Trent Faulkner with L&M Companies in Raleigh, NC, told us on Dec.31 that not a lot has changed with demand and the market. “We’ve had good demand for our onions coming out of Warden, WA,” Trent said. “It’s been steady across the board for all sizes and colors. Demand has stepped up a little with the Christmas holiday, and we’ve seen a boost for jumbo yellows, but nothing drastic.” On the market side, Trent said it seems to be gaining strength. “The market is definitely not going down, and we’ve seen it gain some strength due in part to the holiday demand,” he said. “It should be good going into the new year if we can keep it going.” Trent said that quality is good. “Our shipper out of Warden has done a great job with packing, and we should have a strong finish to the season with good quality.” He noted that freight hasn’t been a real issue. “We have seen a little bump in rates because drivers willing to go during Christmas were asking for more cash, but that’s not unusual. Other than that, freight has been about the same.” Trent added that there is not much to report on California, but they will start up with the California crop at the end of April.
John Vlahandreas with Wada Farms provided a report on Dec. 31 from his Salem, OR, office. “It’s pretty much the normal business this week,” he said. “There has been a small market increase because of the lack of availability. It’s going to be pretty tight on Thursday and Friday and into the first part of next week. Then, we should see things loosen up a little.” John added, “It’s important that we make wise marketing decisions going into the new year. I have seen big spikes in past years around the first part of the year, just to see it fall. That said, I do see the market continuing to increase at some level.” He said quality is very good. “Everything coming out of the sheds we work with is good. The shippers are doing an excellent job. Now, I am not sure about what kind of shrink there is, but with shrink comes a better market, so we’ll see what happens. Right now, Idaho has the least amount of product available, so pricing is higher out of that region. The Washington market is strengthening too.” John said freight hasn’t been a problem. “Freight is better than it has been for this time of year for quite some time,” he said. “In fact, I would say it’s actually been pleasant.”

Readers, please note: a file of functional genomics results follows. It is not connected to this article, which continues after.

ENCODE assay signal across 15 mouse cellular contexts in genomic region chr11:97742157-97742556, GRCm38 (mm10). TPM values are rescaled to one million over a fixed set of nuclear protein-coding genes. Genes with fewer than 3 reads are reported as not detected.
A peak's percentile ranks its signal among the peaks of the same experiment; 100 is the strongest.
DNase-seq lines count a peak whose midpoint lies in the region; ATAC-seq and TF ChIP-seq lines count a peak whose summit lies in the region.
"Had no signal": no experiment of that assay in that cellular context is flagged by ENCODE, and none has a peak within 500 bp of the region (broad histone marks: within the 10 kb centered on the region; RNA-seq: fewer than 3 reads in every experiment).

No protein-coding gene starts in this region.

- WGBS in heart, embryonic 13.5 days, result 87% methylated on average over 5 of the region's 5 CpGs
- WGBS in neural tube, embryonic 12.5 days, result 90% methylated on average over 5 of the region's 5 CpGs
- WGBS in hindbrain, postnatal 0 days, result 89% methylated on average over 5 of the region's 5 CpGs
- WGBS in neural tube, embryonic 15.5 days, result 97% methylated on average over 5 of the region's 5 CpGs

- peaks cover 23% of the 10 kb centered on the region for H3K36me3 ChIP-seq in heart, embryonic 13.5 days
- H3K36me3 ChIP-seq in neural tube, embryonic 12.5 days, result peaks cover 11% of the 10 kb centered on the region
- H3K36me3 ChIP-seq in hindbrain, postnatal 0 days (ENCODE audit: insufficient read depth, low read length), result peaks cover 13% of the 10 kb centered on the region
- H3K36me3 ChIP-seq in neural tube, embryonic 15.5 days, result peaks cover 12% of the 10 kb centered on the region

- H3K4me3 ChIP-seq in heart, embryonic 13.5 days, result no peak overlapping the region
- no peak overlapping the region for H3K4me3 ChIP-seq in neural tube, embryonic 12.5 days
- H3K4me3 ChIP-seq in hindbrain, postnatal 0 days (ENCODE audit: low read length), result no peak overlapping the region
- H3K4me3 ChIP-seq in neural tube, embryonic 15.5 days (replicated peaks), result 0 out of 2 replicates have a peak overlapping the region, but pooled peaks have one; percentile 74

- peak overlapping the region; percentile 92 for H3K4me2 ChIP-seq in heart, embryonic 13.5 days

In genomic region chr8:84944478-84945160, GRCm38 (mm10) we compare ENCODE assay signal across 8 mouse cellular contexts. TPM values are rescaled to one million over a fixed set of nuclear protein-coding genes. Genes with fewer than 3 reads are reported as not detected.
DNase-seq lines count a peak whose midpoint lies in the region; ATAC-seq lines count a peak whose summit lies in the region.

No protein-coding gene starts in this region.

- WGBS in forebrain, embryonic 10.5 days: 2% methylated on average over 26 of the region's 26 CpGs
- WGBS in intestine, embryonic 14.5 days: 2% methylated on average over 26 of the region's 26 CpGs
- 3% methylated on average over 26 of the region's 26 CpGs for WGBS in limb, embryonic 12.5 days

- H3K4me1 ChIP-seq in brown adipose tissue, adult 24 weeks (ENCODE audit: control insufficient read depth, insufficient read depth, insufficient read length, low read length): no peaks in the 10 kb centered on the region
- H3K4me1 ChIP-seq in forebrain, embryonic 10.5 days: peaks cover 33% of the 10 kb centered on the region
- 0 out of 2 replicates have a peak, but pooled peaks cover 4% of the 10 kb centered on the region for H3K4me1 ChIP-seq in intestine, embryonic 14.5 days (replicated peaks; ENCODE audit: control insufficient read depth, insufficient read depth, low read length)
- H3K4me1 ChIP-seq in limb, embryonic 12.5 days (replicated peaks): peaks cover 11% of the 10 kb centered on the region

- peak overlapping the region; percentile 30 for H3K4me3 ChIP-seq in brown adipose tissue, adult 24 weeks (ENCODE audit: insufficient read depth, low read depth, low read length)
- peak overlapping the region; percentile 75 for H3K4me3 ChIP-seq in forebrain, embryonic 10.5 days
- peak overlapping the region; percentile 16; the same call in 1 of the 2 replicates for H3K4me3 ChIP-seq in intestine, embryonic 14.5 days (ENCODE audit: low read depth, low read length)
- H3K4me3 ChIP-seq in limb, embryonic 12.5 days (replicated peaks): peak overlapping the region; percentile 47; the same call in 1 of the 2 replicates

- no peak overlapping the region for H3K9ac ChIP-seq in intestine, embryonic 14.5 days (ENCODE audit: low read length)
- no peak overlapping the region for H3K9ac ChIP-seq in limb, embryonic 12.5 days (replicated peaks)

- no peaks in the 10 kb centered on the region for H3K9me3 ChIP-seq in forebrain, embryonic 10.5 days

Herb Haun with Haun Packing in Weiser, ID, told us on New Year’s Eve day that demand has been good through the holidays, and he expects that to continue. “It’s been a beautiful holiday,” he said. “As a matter of fact, it’s starting to show a little now.” He added, “We saw very good demand for Christmas, and we think that should keep up for the next couple of weeks at least.” Running strongest have been jumbo yellows, although Herb said reds and whites have both been moving well, too. “White demand is good for what supplies we have left,” he said, adding the white onions will likely clean up in the next few weeks. Quality of the onions is holding well, and he said pricing has been “going in the right direction.” He said, “Prices have been increasing pretty nicely.” Herb also said transportation has been good, and he said of the industry overall, “We’re looking forward to an even better 2020.”
Dwayne Fisher with Champion Produce Sales in Parma, ID, told us on Dec. 31, “There wasn’t much down time for us these past two weeks. We planned on taking two days off both holiday weeks, but only took one.” He continued, “Demand has been fantastic, and historically for our sheds the first few weeks of January have great movement. Price is moving up and is much needed with the increased shrinks in many lots. The quality going into the bag is still top-notch, but there is no question more are getting thrown out to keep it that way!” Dwayne said he and his colleagues “are looking forward to some positive returns for the new year and think it is primed to be there. Customers have been as encouraged and positive about the market moving up as we are. They know we all do way better with a strong FOB.” As for demand, he said, “All colors and sizes have been moving well. We have been shorter on big stuff these past couple weeks, and medium whites are nonexistent for us.” And he concluded, “We wish everyone a Happy New Year and look forward to a positive outlook to start the year!”